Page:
The Effects of Excessive Alcohol on Your Body

From the Daily Mail, London England, September 7, 2004


In the short term, heavy drinking depletes the body of vitamin B1, causing a lack of concentration and poor memory. In the long term, it can kill off brain and nerve cells leading

to memory loss, confusion and reduced coordination. It can also shrink the brain, which increases the risk of epileptic seizures, and make cerebral blood vessels more likely to rupture and hemorrhage. Regular binge drinking increases the risk of the brain disorder Wernicke’s encephalopathy, which causes mental confusion, double vision and poor balance, and Korsakoff’s psychosis, which causes chronic memory loss. Alcohol is the third biggest cause of dementia.


Alcohol causes the tiny blood vessels on the surface of the eye, called the sciera, to become dilated and inflamed, resulting in bloodshot eyes. Heavy drinking depletes the body of the nutrients needed for eye health and consequently can lead to a condition known as alcoholic optic neuritis. This can impair eyesight and, in time, lead to blindness.


Excessive drinking can block the production of the anti-diuretic hormone – the resulting dehydration will dry out the skin, making it prone to wrinkles. It also widens blood vessels and increases blood flow to the skin, hence it can lead to thread veins, reddened ‘drinker’s nose’ and the skin condition rosacea, which causes a red rash or flushed complexion. The skin condition psoriasis, which leads to red scaly patches over the body, can be another side effect of heavy drinking – 40 percent of psyoriasis sufferers drink too much.


People who drink just three units of alcohol a day almost double their risk of developing cancer of the mouth, throat, pharynx and oesophagus. Persistently heavy drinkers – six or more units a day – have almost six times the risk of a teetotaler of developing these cancers. Heavy drinkers are also more likely to suffer gum disease and tooth infections.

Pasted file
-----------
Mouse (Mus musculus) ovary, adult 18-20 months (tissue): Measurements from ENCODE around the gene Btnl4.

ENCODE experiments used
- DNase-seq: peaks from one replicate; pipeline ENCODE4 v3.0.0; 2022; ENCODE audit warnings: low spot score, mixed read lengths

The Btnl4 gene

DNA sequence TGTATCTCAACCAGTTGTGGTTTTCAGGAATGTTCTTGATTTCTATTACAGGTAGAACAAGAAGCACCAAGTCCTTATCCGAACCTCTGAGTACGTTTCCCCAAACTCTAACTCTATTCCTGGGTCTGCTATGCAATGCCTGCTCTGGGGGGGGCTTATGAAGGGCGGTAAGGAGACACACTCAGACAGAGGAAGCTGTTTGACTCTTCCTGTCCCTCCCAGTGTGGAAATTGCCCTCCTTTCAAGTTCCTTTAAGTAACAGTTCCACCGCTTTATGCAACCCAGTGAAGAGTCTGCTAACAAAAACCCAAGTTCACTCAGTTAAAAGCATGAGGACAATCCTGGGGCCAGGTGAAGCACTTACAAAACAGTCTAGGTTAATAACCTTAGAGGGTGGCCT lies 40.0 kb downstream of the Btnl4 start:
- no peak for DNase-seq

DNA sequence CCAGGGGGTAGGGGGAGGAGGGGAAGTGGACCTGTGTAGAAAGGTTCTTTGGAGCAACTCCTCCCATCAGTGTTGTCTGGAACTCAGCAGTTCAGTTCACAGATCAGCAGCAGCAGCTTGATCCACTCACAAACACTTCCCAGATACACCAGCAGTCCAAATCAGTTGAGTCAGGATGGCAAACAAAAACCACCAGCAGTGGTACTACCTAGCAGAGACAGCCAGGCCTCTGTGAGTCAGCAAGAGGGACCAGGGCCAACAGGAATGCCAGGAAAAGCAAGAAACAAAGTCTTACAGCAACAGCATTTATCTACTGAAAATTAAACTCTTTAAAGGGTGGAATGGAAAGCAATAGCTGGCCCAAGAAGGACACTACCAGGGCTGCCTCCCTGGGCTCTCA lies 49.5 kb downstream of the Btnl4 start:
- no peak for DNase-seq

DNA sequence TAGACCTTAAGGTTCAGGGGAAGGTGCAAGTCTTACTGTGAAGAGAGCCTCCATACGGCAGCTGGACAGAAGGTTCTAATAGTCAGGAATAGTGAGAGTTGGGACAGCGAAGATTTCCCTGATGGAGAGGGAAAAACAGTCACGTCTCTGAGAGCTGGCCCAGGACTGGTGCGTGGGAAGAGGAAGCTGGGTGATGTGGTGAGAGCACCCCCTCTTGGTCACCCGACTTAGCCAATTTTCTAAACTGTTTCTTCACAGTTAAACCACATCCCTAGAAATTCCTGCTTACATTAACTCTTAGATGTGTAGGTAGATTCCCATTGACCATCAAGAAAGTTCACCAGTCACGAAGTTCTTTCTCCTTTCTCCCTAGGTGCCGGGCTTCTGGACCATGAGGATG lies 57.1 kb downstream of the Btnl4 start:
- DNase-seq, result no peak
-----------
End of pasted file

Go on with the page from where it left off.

Alcohol is processed mainly by the liver. As it breaks down, the toxins can overload this organ. This is particularly true in repeated heavy drinking. In the short term, this can lead to inflammation. In the long term, it can cause irreparable scar damage – or cirrhosis. This causes bloating, vomiting and weight loss because the liver becomes less able to process alcohol and other toxins in the blood. Cases of cirrhosis rose 300 percent between 1993 and 2000.


Heavy drinking can cause palpitations and is the second biggest cause of hypertension or high blood pressure, a leading cause of heart attacks and strokes. Long-term heavy drinking – ten units or more a day – can cause cirrhosis of the heart, which leads to swollen ankles and shortness of breath. However, one unit of alcohol a day reduces the risk of a heart attack for post-menopausal women, or men who have had previous attacks.


Drinking can cause weakness and trembling because it depletes the body of the vitamins and minerals needed to maintain muscle health. Other effects include muscle degeneration, making the thighs and upper arms feel weak and painful. Alcoholic myopathy can occur after a bout of heavy drinking and causes inflammation and pain in any muscle in the body.